Therefore, the question of what the top Congress leaders stood to gain by being indifferent to the carnage on the first three days has not convincingly been answered yet. Well, it could be said that similar interpretation can be placed on the 2002 Gujarat carnage and the subsequent consolidation of Hindu voters in Gujarat assembly and Lok Sabha elections.
Were the voters influenced by the fear of reprisals by the minority community in both the instances? If that is so, it clearly shows that the voters disapproved the original carnage, because they undoubtedly feared reprisals. In which case, the political class could be said to have felt that the carnage would serve a political purpose, by instilling this fear, and thereby serve the immediate purpose of consolidation and mobilization of the majority community.
The lack of clarity on the issue was so glaring to me also because in the post-1992 phase, the BJP did not actually benefit from the demolition of Babri Masjid, as every election after that it only paid diminishing returns to the party. Are the killings of minorities less tolerable than the demolition of a religious structure of minorities? Well, I have no answers, as no serious academic has addressed this issue in this manner.
The book also raises an important issue regarding institutional safeguards. The book confirms the worst suspicion that had the army been deployed in all the trouble-spots of the Capital on October 31 itself, the killings would have been almost nil. So, who delayed the deployment? The L-G of Delhi has the powers to deploy Army in such circumstances, without waiting for political clearance. The L-G claimed that he gave the go-ahead to the Police Commissioner on the morning of Nov.1. What followed was the clash of institutional egos between the Police Commissioner and the general officer commanding of Delhi area, as the Army did not want to work under the Police in Delhi, although the peculiar position of Delhi required that Army was answerable to Delhi Police in such situations.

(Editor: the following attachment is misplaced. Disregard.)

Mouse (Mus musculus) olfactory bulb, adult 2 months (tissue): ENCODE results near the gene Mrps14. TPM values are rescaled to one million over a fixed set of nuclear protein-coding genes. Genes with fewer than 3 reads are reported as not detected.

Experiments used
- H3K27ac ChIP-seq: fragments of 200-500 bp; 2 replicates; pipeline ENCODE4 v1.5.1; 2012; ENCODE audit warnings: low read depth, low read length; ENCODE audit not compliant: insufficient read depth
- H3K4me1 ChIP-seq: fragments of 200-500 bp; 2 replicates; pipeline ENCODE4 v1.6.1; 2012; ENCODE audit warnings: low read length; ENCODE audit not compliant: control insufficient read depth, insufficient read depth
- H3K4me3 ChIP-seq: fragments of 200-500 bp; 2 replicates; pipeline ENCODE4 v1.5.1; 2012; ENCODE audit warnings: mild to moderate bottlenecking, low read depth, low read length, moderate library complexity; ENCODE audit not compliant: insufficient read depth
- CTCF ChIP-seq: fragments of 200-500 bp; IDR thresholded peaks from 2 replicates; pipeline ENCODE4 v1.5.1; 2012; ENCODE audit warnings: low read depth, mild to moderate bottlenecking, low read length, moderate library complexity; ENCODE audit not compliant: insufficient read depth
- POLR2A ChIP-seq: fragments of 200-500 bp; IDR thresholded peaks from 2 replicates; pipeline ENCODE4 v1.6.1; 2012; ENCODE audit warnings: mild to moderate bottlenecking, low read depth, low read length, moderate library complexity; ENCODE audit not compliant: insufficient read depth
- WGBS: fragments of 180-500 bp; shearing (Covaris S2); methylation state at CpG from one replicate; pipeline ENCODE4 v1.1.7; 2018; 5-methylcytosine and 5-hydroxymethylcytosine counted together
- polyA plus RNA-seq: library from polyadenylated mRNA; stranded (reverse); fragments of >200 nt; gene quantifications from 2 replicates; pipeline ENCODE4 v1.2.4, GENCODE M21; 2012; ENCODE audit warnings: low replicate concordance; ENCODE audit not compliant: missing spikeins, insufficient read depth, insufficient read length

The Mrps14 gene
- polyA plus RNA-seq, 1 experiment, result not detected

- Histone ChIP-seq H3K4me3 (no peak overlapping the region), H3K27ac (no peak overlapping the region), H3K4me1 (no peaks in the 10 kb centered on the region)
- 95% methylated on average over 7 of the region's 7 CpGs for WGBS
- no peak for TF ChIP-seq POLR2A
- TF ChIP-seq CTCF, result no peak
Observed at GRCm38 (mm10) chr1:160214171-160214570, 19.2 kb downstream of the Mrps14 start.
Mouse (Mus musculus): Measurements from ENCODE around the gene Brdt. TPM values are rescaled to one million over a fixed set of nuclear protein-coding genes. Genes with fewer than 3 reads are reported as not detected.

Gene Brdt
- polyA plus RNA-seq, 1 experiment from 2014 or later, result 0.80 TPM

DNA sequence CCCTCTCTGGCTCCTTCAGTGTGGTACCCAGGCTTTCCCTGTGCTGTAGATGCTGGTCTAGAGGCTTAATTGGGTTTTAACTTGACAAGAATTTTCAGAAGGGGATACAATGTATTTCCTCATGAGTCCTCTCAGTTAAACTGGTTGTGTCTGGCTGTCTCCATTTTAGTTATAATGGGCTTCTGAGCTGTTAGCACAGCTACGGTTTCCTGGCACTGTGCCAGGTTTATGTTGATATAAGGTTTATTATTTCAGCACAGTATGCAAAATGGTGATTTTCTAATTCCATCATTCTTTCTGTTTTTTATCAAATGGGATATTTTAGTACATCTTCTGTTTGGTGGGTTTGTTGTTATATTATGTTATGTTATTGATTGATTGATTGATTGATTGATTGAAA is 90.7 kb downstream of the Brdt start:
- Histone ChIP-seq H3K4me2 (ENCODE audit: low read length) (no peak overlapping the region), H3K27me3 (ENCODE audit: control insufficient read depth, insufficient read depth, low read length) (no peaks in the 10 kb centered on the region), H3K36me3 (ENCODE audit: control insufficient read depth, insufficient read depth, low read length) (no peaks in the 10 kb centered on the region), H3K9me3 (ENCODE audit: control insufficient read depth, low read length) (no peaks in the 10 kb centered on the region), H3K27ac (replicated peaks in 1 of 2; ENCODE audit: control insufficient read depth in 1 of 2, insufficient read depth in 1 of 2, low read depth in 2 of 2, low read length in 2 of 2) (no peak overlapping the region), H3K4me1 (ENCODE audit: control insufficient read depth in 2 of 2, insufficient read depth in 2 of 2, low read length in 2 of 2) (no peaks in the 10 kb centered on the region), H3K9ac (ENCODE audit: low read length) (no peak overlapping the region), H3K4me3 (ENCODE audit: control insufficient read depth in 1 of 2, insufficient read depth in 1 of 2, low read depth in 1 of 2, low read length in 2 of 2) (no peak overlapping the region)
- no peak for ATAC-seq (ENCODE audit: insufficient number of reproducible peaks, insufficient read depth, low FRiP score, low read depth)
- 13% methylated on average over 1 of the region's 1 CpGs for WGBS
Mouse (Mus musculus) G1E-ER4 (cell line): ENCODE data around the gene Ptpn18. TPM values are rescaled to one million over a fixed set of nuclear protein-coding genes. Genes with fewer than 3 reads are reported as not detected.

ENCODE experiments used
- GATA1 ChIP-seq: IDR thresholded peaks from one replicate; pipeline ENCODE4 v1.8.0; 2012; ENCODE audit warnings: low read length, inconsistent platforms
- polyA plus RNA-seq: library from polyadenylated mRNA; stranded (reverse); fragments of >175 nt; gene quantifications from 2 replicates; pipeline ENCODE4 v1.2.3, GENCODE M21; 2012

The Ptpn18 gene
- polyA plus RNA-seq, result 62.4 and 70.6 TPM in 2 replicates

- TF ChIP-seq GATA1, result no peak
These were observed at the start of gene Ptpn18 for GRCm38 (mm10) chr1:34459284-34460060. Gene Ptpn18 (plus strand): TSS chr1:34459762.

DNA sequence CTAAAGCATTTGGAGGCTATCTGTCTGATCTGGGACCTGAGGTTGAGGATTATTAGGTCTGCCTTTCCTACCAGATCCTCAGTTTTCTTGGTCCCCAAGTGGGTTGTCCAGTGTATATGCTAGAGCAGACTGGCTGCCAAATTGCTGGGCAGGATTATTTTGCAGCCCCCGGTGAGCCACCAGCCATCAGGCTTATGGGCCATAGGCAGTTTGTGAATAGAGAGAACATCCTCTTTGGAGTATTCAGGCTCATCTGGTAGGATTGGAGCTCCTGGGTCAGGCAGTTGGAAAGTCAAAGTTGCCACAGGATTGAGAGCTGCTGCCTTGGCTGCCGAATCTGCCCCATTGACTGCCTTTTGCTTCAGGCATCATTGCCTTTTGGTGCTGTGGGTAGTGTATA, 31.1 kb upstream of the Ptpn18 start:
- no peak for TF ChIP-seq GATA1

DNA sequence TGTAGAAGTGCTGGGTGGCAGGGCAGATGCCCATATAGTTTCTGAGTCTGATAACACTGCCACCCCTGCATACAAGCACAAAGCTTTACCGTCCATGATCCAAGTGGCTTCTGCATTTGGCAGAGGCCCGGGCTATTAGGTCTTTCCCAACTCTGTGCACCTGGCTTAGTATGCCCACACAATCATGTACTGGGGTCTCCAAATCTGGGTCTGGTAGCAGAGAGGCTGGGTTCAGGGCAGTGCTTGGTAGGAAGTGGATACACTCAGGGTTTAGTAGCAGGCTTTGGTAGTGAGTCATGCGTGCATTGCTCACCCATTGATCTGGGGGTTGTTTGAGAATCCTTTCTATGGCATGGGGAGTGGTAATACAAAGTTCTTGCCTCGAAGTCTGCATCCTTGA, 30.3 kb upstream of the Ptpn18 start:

Mitta told me –although he did not elaborate this issue in the book – that this was perhaps the reason why there was the needless delay in deploying the Army. Strangely, I find this issue –although it must have been obvious to any observer – has not been addressed at all, and corrective steps taken so that such clash of institutional egos does not undermine our response to a grave national crisis in the Capital.
Another larger issue also deserves consideration: how to fill a political and administrative vacuum in a crisis of this proportion. If a Prime Minister dies in office under tragic circumstances, why can’t we institutionalize his or her succession,(I mean automatic) so that there is no vacuum till a successor assumes office? It appears that certain political leaders of Congress used this vacuum and the inexperience of Rajiv Gandhi in governance to teach Sikhs a lesson, although the political and electoral benefits to the Congress from this carnage were dubious.